Relieves pain through its direct effect on nerve fibers and receptors

Reduces Inflammation in the early phase

Reduces swelling an edema in the acute phase

Secondary effect of cold is heat ad body restores normal temperature

Types of cooling:

Convective: blowing air over skin

Evaporative: removal of heat by using ethyl chloride sprays

Conductive: contact with cooled substances such as ice packs or compresses

Application Times:

Application times must be adjusted to reach the area to be treated. Ligaments need more time because of the depth and type of collagen fibers.

Times must be adjusted according to the size of the injured area, the nervous system sensitivity and the amount of adipose tissue present.

Start with a minimum of about 5 minutes and check to see how cold the area is.

It also depends on what source of cold you use- straight ice in zip-lock or gel packs.


Impaired or compromised circulation – diabetes, peripheral artery disease

Previous frostbite or other hypersensitivity to cold such as Raynaud’s disease or Lupus

Poor kidney function

Hypothyroidism – causes further reduction in basal metabolic rate

Advanced Cardiovascular disease because of increase in systolic blood pressure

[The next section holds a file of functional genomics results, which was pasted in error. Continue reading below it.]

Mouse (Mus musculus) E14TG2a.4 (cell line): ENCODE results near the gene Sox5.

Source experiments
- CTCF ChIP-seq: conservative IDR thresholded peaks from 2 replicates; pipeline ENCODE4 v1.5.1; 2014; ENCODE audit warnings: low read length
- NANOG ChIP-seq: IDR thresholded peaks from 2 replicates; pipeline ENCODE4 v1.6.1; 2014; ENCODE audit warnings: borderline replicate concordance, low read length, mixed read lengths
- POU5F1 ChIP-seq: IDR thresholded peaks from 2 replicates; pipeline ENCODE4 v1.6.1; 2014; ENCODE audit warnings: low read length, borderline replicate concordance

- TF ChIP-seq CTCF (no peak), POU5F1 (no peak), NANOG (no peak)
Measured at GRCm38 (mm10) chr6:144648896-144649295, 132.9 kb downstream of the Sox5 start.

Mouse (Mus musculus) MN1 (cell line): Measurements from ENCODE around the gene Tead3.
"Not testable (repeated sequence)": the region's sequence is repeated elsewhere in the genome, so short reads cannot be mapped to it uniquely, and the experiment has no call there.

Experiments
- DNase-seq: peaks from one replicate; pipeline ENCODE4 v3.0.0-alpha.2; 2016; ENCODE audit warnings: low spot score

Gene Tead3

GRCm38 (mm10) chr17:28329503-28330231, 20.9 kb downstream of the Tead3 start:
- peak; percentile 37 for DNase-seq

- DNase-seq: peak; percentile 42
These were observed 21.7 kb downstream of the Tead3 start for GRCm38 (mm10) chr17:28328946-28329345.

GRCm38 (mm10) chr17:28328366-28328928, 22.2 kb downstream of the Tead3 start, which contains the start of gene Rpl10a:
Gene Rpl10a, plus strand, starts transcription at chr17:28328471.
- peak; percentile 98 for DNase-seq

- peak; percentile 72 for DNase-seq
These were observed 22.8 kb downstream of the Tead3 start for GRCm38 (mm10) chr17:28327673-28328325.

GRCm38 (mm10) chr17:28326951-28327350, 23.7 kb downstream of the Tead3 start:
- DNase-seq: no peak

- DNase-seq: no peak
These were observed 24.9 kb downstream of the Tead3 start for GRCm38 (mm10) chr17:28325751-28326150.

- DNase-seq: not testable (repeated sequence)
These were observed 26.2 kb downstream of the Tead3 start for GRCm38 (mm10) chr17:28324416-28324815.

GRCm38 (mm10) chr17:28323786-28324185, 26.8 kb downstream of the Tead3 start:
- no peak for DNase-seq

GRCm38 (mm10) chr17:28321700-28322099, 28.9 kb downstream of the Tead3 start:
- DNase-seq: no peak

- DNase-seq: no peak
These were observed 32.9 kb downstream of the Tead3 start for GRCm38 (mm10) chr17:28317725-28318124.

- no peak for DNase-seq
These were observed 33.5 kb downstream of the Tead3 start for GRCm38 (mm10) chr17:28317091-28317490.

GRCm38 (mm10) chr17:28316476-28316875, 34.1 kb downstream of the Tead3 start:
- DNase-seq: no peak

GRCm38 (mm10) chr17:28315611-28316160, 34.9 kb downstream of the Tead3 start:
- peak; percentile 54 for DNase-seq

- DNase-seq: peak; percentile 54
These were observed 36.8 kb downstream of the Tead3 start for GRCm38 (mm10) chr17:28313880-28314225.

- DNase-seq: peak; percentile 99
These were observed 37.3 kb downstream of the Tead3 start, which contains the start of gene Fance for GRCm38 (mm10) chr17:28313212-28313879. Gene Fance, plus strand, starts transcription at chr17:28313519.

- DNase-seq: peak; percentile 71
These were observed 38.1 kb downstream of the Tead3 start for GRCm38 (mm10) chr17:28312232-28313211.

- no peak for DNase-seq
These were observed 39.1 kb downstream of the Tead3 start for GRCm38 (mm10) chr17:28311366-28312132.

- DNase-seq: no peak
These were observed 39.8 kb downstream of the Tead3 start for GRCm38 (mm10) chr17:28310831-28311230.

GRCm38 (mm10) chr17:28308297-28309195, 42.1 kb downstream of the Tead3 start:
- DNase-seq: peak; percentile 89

Slows wound healing by slowing cell metabolism

Open wounds, rashes

Hypertension – may temporarily increase blood pressure

Very young or very old – may have impaired regulatory systems and limited communication

Cold allergy or sensitivity

Adverse Effects of Cold:  burns when temperature is below 59 degrees F.

General Therapeutic effects of Heat:

  • Increases the extensibility (ability to stretch) of collagen fibers
  • Decreases chronic joint stiffness
  • Increases range of motion
  • Relieves pain
  • Relieves muscle spasm
  • Increases blood flow
  • Can assist in removal of edema and waste products from areas of injury

Transmissions of Heat:

  • Conduction: contact with warmed substances such as hot packs, paraffin
  • Radiation: luminous and infrared lamps
  • Conversion: Heat produced as energy from high frequency currents such as ultrasound; penetrates to deeper layers of body


  • Joint contractures to stretch tendons and increase flexibility; Heat and stretch fibers
  • Rheumatoid Arthritis- heat increases the viscosity of the synovial fluid in the joint. Heat and follow with ROM exercises
  • Chronic muscle spasm


  • Any acute inflammation such as bursitis, arthritis, tendonitis, sprains or strains
  • diabetes
  • Deep vein thrombosis
  • impaired circulation or reduced sensation
  • congestive heart failure
  • acute injury, inflammation and edema
  • Pregnancy – no immersion baths or hot packs to the abdomen
  • Very young and very old may be unable to communicate
  • Open wounds, rashes or previous burns

Adverse Effects of Heat

Burns – keep temeratures below 113 degrees, use insulation between the heated object and the skin, use heat packs that cool down.

Fainting –  usually due to lack of blood and oxygen to the brain from peripheral vasodialation, change in body positions that cause a change in blood pressure.